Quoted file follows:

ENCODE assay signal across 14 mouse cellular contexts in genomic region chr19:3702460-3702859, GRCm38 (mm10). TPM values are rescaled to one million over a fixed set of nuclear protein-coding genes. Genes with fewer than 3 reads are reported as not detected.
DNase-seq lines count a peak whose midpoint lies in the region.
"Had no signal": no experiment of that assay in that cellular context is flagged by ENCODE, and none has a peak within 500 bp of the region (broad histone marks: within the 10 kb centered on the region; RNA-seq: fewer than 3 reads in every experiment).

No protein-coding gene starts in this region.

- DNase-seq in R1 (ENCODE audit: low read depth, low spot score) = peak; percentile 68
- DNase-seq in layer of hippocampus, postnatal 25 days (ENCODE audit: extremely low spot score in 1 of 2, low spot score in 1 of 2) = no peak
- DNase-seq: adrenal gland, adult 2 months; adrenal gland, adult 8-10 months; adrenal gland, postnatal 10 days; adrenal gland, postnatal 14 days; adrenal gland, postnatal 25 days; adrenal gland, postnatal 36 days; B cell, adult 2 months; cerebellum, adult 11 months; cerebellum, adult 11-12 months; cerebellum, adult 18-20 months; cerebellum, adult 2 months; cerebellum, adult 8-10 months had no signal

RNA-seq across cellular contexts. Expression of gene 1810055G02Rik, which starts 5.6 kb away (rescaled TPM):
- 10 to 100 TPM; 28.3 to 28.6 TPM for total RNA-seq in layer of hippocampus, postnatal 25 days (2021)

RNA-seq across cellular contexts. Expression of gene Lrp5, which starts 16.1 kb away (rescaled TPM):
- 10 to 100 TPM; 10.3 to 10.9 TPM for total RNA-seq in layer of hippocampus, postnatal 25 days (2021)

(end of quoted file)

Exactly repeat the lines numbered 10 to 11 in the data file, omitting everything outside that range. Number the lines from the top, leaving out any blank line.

RNA-seq across cellular contexts. Expression of gene Lrp5, which starts 16.1 kb away (rescaled TPM):
- 10 to 100 TPM; 10.3 to 10.9 TPM for total RNA-seq in layer of hippocampus, postnatal 25 days (2021)